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Wildfire Mitigation Projects – Public comment now open for environmental impacts

aerial view of a burned out area with a cabin that appears to have survived the fire

FEMA is conducting an assessment of various projects that can help save lives and property during a wildfire. Some of these projects have the potential to affect the environment.

Want to skip to FEMA’s assessment? It’s here.

FEMA website

The legal public notice is here.

Utah Public Meeting Notice website

Below is some language we are required to post, but first, here’s a summary of potential projects before a fire.

  • Creating defensible space
  • Reducing fuels/cutting down trees and shrubs that burn within 2 miles of structures that would have a fire risk.

After a fire, there are various projects that help in recovery:

  • Soil stabilization
  • Flood reduction
  • Erosion control
  • Reforestation/reseeding projects

Here’s the legal stuff we need to post:

Notice of Availability for Public Review of a Programmatic Environmental Assessment for Wildfire Mitigation Projects in the State of Utah

Public notification is hereby given by the Department of Homeland Security’s Federal Emergency Management Agency (FEMA) that a draft Programmatic Environmental Assessment (PEA) is available for public review. The PEA evaluates wildfire hazard mitigation projects throughout the State of Utah. This notification is provided pursuant to the National Environmental Policy Act (NEPA), Section 106 of the National Historic Preservation Act (NHPA), Executive Order (EO) 11988 – Floodplain Management, EO 11990 – Wetland Protection, and agency implementation procedures, including 44 CFR Part 9 and FEMA Directive 108-1. The PEA has been prepared to evaluate the potential impact of the proposed project on the human and natural environment in accordance with NEPA.

The purpose of this action is to fund activities that reduce the wildfire hazard in urban interface communities and reduce hazards that may occur in areas that have experienced a wildfire. Pre-fire hazard mitigation activities typically include the creation of defensible space and hazardous fuels reduction and are typically located within 2 miles of at-risk structures. Post-fire hazard mitigation activities typically occur within, or adjacent to, a burn scar. Post-fire hazard mitigation includes a variety of activities that may generally be categorized as soil stabilization, flood reduction, erosion control, or reforestation/reseeding projects. Wildfire hazard mitigation activities are funded under FEMA Hazard Mitigation Assistance (HMA) and other programs, as authorized by the Robert T. Stafford Disaster Relief and Emergency Assistance Act, as amended (Stafford Act).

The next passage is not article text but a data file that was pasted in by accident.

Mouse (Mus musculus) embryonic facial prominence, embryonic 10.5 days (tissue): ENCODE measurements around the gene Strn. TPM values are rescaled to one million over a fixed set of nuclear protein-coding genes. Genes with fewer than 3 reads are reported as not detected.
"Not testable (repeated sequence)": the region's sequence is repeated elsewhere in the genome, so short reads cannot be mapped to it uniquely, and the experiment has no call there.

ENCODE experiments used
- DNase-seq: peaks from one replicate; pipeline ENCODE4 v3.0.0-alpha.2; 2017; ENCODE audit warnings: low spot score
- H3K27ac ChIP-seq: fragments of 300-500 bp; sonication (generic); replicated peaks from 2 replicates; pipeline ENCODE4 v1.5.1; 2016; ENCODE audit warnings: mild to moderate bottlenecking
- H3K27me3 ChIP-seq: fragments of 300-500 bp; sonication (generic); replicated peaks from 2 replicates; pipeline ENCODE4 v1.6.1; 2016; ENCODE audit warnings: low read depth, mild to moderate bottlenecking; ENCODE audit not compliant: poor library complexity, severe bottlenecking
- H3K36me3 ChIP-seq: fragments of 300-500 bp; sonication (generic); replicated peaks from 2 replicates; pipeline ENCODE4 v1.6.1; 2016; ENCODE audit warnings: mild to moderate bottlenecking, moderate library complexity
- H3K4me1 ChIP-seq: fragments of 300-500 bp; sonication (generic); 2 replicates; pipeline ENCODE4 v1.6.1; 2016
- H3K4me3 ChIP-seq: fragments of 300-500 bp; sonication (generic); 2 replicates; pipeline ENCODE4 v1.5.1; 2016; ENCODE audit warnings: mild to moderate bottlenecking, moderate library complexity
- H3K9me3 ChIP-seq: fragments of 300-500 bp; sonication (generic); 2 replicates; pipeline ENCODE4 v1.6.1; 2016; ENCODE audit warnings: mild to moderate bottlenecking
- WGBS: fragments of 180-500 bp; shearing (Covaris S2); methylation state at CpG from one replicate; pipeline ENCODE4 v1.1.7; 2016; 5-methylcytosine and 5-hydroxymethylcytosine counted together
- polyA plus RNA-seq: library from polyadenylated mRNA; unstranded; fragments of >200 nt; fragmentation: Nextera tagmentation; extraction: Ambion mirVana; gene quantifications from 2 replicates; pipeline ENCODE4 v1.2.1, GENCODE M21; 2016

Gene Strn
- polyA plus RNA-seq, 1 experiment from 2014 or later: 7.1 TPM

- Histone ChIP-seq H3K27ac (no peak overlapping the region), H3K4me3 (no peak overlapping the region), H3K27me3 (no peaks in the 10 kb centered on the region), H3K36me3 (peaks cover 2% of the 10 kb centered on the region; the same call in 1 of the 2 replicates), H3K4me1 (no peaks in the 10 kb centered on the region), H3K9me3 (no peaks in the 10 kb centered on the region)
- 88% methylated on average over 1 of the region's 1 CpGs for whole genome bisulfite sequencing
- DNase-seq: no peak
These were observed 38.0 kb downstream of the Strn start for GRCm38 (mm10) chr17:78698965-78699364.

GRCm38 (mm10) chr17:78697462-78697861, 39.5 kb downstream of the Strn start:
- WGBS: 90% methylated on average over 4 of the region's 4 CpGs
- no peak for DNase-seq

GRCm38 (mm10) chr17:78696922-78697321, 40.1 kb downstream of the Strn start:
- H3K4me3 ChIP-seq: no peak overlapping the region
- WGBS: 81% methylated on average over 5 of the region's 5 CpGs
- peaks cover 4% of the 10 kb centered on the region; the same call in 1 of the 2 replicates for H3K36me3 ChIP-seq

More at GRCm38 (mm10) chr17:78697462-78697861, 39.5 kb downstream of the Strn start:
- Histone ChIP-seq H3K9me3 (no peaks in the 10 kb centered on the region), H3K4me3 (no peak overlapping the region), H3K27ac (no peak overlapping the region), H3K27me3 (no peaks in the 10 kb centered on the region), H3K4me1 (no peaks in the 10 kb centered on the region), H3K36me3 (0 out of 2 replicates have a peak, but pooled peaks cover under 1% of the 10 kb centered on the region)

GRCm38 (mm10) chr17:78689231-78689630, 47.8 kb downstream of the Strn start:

FEMA has determined that the hazard mitigation activities could result in short-term impacts on soils and topography, air quality, visual quality and aesthetics, water quality and water resources, floodplains, wetlands, wild and scenic rivers, vegetation, fish and wildlife, threatened and endangered species, cultural resources, public health and safety, noise, traffic and transportation, public services and utilities, and hazardous materials. Appropriate mitigation measures for the impacts have been described in the PEA and will be implemented in accordance with federal and state law. In the long-term, the hazard mitigation activities would provide benefits to the identified resources by reducing the risk of wildfires and post-fire impacts such as flash flooding, mudslides, and erosion.

The draft PEA will be available electronically at the following web site:


A public comment period related to the Proposed Action will remain open for 30 days following publication of this notice. Interested parties may submit comments or request additional information by contacting:

Daniel Jones
Environmental Specialist
FEMA Region VIII DFC Building 710,
P.O. Box 25267
Denver, Colorado 80225-0267
Email: Daniel.Jones5@fema.dhs.gov

Posted by Joe Dougherty, public information officer for the Utah Division of Emergency Management. jdougherty@utah.gov

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